ly introduce a sales or value-
added (VAT) tax to replace
the import/Stamp duty-
dependent system, arguing
that the present structure is
too heavily linked to interna-
tional trade and the global
economy, plus internal com-
mercial activity, for revenue
buoyancy.
In addition, the Bahamas'
move to accede to full mem-
bership in the World Trade
Organisation (WTO) and its
decision to sign the Econom-
ic Partnership Agreement
(EPA) means that it will be
forced to restructure its tax
system, given that customs
duties/tariffs are seen as bar-
riers to trade and targeted for
elimination in a rules-based
trading set-up.
A major difficulty in shift-
ing to a sales or VAT tax is
that an entirely new collec-
tion system will be required.
While Bahamas-based com-
panies and importers may
benefit from the elimination
of customs duties through not
having such a large chunk of
revenues/cash flow consumed
in up-front tax payments, they
will be the ones the Govern-
ment will require to first col-
lect, then pass on, taxes to it.
And, while VAT may lead
to a broader tax base through
capturing services (the major
part of the Bahamian econo-
my) and the value added at
each stage of the production
chain, its implementation
would require a massive cul-
tural shift and changes to
many businesses' computer
systems.
The potential for fraud and
evasion/non-payment of VAT
would be a further concern,
and the business community
would be unlikely to welcome
the prospect of tax reform at
this time, given that their
companies are still grappling
with the recession's effects.
A study produced for the
Bahamas Chamber of Com-
merce, on the EPA's chal-
lenges and benefits, noted
that the "i-' ,i issue" for
the Bahamas in relation to
this agreement was its impact
on government revenues and
the tax structure.
Currently, customs tariff
rates in the Bahamas ranged
from o per cent to 210 per
cent, with the average set at


around 35 per cent. Duty
rates have been amalgamat-
ed with stamp tax rates for
simplicity, but in the 2009-
2020 Budget, import duties
and the new Excise Tax were
due to account for $646.366
million - some 46.5 per cent
of the total anticipated $1.389
billion tax and non-tax
receipts.
Under the EPA, the
Bahamas is required to elim-
inate customs duties on 85 per
cent of imports from the
European Union over a 25-
year period to 2033.
To cope with the adjust-
ment, the Government has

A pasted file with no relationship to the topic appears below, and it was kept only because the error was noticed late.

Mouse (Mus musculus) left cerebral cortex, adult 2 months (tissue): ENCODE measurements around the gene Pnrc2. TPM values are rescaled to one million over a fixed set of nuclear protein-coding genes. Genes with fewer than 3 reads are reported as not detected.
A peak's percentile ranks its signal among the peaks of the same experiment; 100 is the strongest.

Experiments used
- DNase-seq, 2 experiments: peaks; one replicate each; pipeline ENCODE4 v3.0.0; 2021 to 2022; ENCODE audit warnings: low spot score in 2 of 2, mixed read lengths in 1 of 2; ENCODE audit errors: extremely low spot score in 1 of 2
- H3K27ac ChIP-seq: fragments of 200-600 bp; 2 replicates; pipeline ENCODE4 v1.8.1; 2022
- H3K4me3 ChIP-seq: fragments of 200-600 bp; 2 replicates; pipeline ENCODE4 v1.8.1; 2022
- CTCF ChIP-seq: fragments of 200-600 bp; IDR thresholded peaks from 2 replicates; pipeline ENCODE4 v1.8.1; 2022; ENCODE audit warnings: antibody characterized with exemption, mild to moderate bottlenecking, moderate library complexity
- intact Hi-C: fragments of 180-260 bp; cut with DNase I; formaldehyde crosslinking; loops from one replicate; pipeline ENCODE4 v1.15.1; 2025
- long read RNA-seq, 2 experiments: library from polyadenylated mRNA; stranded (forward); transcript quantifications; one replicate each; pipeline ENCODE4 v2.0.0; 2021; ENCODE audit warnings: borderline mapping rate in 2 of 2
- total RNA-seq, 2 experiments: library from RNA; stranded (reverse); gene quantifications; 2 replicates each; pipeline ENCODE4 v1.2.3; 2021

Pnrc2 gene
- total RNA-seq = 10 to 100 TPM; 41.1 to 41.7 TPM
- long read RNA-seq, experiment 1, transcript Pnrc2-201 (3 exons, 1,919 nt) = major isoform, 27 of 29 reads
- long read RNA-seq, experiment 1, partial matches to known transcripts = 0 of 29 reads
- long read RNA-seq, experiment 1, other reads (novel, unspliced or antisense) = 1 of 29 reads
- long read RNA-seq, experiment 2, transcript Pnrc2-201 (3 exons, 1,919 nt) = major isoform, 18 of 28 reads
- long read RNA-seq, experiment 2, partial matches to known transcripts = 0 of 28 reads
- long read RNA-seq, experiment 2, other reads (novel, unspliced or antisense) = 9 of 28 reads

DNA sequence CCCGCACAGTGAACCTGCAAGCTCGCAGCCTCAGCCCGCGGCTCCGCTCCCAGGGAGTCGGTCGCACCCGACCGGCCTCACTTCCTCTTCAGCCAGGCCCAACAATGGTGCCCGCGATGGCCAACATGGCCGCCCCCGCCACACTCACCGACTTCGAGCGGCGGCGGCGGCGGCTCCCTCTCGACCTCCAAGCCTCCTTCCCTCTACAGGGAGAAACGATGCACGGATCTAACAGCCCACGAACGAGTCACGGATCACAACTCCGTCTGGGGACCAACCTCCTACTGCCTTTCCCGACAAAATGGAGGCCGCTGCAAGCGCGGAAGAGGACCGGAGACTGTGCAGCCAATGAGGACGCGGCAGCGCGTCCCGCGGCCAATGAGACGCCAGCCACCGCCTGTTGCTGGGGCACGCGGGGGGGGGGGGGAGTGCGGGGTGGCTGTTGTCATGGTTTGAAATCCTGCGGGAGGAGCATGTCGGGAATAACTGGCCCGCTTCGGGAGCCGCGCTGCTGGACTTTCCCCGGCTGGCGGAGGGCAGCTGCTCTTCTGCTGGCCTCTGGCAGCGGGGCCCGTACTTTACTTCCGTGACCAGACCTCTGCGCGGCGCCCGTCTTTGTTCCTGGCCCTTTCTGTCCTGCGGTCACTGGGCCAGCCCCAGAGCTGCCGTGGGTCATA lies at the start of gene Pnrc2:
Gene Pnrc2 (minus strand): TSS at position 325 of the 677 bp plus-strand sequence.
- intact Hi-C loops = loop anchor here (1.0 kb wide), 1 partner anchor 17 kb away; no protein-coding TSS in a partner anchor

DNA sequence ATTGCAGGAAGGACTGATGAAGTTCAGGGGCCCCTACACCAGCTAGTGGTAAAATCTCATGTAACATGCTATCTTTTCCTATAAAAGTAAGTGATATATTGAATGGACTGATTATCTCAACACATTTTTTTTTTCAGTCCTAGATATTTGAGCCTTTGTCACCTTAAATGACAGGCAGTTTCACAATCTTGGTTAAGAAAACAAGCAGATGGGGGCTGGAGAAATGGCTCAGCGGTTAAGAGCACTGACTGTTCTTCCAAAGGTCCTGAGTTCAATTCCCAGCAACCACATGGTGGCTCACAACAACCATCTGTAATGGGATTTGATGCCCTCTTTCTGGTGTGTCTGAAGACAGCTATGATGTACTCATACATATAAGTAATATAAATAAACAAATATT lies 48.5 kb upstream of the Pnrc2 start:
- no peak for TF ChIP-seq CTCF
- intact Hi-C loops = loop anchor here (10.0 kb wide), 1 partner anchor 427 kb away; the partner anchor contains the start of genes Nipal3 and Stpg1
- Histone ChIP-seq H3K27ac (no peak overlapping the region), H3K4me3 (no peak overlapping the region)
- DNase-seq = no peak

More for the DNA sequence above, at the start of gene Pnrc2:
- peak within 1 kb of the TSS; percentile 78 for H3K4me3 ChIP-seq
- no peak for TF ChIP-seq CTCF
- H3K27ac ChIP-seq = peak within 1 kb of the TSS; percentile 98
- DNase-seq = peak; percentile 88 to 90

already moved to shift
imports attracting the highest
duty rates, such as cars and
luxury items, into the Excise
Tax bracket in a bid to avoid
the WTO's scrutiny.
And another Chamber
study, this time dealing with
the implications of WTO
accession, said that the
Bahamas' moves to join this
organisation "may need to be
accompanied by a shift in fis-
cal policy towards the adop-
tion of a sales tax or VAT to
make up for lost revenues".
Noting that the Govern-
ment's revenues were depen-
dent on taxes, as opposed to
the income earned by indi-
viduals and companies, the
Chamber study said:
"Because the shift to a VAT
or sales tax would have sig-
nificant political implications,
it would have to be
approached with care.
"The shift would mean
some advantage to importers,
since the new taxes would be
collected not in advance, but
on the sale of the goods.
"However, the administra-
tion changes required are sub-
stantial and would be costly.
A more decentralised system
of collection is entailed, and
great care would be needed
to avoid evasion."
Mr Smith told Tribune
Business that the Interna-
tional Monetary Fund (IMF)
and other international agen-
cies had been "pointing" the
Bahamas in the direction of
a VAT tax "for a decade or
more". Under his watch in the
Ministry of Finance, some
preliminary studies, including
one by UK-based Crown
Agents, were conducted on
alternative tax systems.
He conceded, though, that
because a tax regime restruc-
turing was "such a bold
move", the Government
would likely take its time
since it would be "concerned
about having all its ducks
lined up properly".
Prime Minister Hubert
Ingraham said earlier during
his administration's watch
that the Government had no
plans to restructure or change
the Bahamas' tax system, pre-
ferring to leave decisions on
this issue to future adminis-
trations.


IODSCUSS STOIS ON THIS PAG LO NTSW.RIUE4.O


FG CAPITAL MARKETS

IBiS ROYAL FIDELITY U
B?1SO Money at Vil We
C FAL COL[" 0 0 NIA T.
ElS,' LISTED &. TPIDED ,ECUPIITIE', , OF
TUESDAY, 1 DECEMBER 2009
BiS/..ALL SHARE IIDE,- CLOSE 1 4-li6 �' I CHG -i 611 '..CHG -0 04 I 'TD -225 50 I TD C .. *-1 17
Fr JDE\ CLOSE 000 001 'i TD 10 00''. I 200 -'12 .2,- ,.
WWW.BISXBAHAMAS.COM I TELEPHONE:242-323-2330 | FACSIMILE: 242-323-2320
52wk-Hi 52wk-Low Securit y Previous Close Today's Close Change Daily Vol. EPS $ Div $ P/E Yield
1.71 1.03 AML Foods Limited 1.17 1.17 0.00 0.127 0.000 9.2 0.00%
11.80 9.90 Bahamas Property Fund 10.75 10.75 0.00 0.992 0.200 10.8 1.86%
9.30 5.90 Bank of Bahamas 5.90 5.90 0.00 0.244 0.260 24.2 4.41%
0.89 0.63 Benchmark 0.63 0.63 0.00 -0.877 0.000 N/M 0.00%
3.49 3.15 Bahamas Waste 3.15 3.15 0.00 0.125 0.090 25.2 2.86%
2.37 2.14 Fidelity Bank 2.37 2.37 0.00 0.055 0.040 43.1 1.69%
14.04 9.92 Cable Bahamas 10. 0.00 0 1.406 0.250 7.1 2.50%
2.88 2.72 Colina Holdings 2.72 2.72 0.00 0.249 0.040 10.9 1.47%
7.19 5.26 Commonwealth Bank (Sl) 5.62 5.62 0.00 0.419 0.300 13.4 5.34%
3.85 1.27 Consolidated Water BDRs 2.62 2.63 0.01 0.111 0.052 23.7 1.98%
2.85 1.32 Doctor's Hospital 2.55 2.55 0.00 0.625 0.080 4.1 3.14%
8.20 6.28 Famguard 6.40 6.40 0.00 0.420 0.240 15.2 3.75%
11.87 8.80 Finco 9.29 9.29 0.00 0.322 0.520 28.9 5.60%
11.71 9.86 FirstCaribbean Bank 9.87 9.86 -0.01 8,459 0.631 0.350 15.6 3.55%
5.53 4.11 Focol (S) 4.75 4.75 0.00 0.326 0.150 14.6 3.16%